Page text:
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NATURE: Snow Chick

Airs Wednesday, Feb. 24, 2016 a 8 p.m. on KPBS TV

Emperor penguin chick walking, Antarctica.

Credit: Courtesy of Marty Passingham/© John Downer Productions

Above: Emperor penguin chick walking, Antarctica.

During two months of blizzards and frigid temperatures dipping to -80 degrees, each male Emperor penguin who breeds in Antarctica must nurture and protect a single egg that harbors his offspring. But once the eggs hatch by midwinter, these dads are ready to move on to their next stage of parenting. "Snow Chick" imagines the story of the youngest and last chick of the colony to emerge from his shell and the challenges he encounters growing up in the world’s most extreme nursery. "Snow Chick" is narrated by actress Kate Winslet.

The program follows the ups and downs of what this littlest chick experiences during the first six months of childhood starting from birth through a chick’s journey to the sea. Emperor penguins are the only animals to breed in the Antarctic winter, and keeping the chick warm and fed requires round-the-clock attention from both parents. As the film shows, while one parent keeps a watchful eye on the growing chick, the other is at sea catching fish to store in its stomach before making the 60-mile trek back to the colony so it can feed its hungry child. Although the program focuses on the chick’s adventures, it also relates many of the obstacles the parents must overcome when trekking back and forth across the sea ice to provide this needed nourishment.

"Snow Chick" tracks the youngster as he follows his mother to learn how to maneuver on the ice and gain confidence walking on his own two feet. It also illustrates what happens when he starts venturing farther afield and his mother loses sight of her plucky offspring. The chick is shown having to dodge the advances of those penguins who failed to breed, whose strong mothering instincts cause them to try and snatch someone else’s child. And as he grows too big to fit into either parent’s pouch, they practice a bit of tough love to persuade their adolescent to socialize with the other chicks and be accepted in their small protective huddles.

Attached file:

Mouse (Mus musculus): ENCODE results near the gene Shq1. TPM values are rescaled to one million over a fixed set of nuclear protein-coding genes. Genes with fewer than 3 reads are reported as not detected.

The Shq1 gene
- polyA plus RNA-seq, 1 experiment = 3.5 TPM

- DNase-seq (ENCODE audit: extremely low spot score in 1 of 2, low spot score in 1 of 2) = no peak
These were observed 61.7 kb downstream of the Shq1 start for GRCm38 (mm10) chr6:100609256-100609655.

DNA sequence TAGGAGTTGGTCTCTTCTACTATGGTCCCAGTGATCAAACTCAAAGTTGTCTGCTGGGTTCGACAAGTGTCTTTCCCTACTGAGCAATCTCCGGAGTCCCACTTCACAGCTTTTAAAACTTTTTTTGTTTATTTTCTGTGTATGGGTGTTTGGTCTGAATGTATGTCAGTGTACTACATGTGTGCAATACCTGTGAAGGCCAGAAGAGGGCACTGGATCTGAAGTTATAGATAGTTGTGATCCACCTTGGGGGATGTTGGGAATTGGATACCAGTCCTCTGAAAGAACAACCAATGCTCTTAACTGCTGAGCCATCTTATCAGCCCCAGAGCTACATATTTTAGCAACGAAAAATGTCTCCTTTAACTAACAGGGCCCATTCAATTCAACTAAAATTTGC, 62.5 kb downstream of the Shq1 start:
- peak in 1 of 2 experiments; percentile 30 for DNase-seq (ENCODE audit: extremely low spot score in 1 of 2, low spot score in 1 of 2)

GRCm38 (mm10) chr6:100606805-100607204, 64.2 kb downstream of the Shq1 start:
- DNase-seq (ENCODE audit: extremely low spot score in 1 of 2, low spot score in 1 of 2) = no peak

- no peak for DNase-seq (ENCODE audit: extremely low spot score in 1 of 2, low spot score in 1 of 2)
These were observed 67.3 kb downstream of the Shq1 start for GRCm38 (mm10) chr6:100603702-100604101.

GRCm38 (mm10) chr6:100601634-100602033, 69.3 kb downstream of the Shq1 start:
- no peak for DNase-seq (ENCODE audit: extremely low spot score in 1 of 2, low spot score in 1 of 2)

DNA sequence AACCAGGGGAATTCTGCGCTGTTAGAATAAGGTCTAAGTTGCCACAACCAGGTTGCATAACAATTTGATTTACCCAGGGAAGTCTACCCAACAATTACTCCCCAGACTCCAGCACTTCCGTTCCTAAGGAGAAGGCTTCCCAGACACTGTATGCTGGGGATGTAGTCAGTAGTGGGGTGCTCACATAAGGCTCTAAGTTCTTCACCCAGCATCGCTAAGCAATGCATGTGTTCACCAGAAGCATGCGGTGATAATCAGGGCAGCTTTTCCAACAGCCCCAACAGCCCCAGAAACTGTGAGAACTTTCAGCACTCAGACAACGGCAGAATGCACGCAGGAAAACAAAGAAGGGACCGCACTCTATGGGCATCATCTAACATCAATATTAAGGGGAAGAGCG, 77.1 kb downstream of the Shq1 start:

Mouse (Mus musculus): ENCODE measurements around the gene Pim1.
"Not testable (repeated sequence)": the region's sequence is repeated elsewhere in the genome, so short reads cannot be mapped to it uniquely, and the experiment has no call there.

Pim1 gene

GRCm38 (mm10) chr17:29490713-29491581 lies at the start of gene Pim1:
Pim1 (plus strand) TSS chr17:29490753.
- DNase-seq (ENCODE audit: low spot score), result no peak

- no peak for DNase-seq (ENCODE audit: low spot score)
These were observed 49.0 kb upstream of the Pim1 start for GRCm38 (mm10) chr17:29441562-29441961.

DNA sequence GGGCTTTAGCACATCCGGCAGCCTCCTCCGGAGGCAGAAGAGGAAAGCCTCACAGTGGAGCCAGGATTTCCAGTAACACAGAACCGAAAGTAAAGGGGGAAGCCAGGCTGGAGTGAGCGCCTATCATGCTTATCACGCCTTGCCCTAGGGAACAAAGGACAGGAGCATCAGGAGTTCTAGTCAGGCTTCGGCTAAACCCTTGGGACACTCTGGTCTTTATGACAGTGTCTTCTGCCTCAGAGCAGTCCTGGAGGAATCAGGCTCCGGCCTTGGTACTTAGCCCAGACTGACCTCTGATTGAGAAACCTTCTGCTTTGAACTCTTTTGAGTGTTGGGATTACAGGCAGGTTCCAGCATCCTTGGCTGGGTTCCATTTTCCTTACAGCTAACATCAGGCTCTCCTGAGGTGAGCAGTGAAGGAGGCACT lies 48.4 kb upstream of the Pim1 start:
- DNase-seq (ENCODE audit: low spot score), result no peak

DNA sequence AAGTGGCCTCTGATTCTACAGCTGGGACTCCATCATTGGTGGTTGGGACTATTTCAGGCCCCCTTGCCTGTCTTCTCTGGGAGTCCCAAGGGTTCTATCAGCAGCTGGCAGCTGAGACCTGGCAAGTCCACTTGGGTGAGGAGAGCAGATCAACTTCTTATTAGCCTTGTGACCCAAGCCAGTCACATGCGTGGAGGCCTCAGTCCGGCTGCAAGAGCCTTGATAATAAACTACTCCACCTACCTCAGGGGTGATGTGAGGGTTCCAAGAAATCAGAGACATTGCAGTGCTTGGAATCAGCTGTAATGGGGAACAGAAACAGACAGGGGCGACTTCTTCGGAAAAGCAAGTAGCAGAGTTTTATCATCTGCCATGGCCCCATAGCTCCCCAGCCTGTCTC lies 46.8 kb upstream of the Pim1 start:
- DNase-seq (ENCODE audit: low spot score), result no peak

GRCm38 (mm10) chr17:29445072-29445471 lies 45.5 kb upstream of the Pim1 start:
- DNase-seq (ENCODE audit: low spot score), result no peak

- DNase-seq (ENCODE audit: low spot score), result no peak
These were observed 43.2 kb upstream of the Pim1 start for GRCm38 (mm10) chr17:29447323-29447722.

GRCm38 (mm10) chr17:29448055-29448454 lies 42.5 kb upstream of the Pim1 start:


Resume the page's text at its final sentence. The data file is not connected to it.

The camera captures Snow Chick’s development as he becomes more independent, learns to be on the lookout for predators, and deals with the spring arrival of another penguin species, the feisty Adelies, who want to take over the Emperors’ breeding ground. The saga of the youngest chick concludes as he and the rest of his gang instinctively know that childhood is over and it’s time to head to the sea. That’s where Snow Chick will spend the next four years until returning, like his parents, to the same spot to breed with a partner of his own.

NATURE is a production of THIRTEEN Productions LLC for WNET. For NATURE, Fred Kaufman is executive producer. "Snow Chick" is a John Downer Productions production for THIRTEEN Productions LLC and BBC in association with WNET.

Past episodes of NATURE are available for online viewing. NATURE is on Facebook, Tumblr and you can follow @PBSNature on Twitter.

Snow Chick

During two months of blizzards and frigid temperatures dipping to -80 degrees, each male Emperor penguin who breeds in Antarctica must nurture and protect a single egg that harbors his offspring. But once the eggs hatch by midwinter, these dads are ready to move on to their next stage of parenting. Snow Chick imagines the story of the youngest and last chick of the colony to emerge from his shell.

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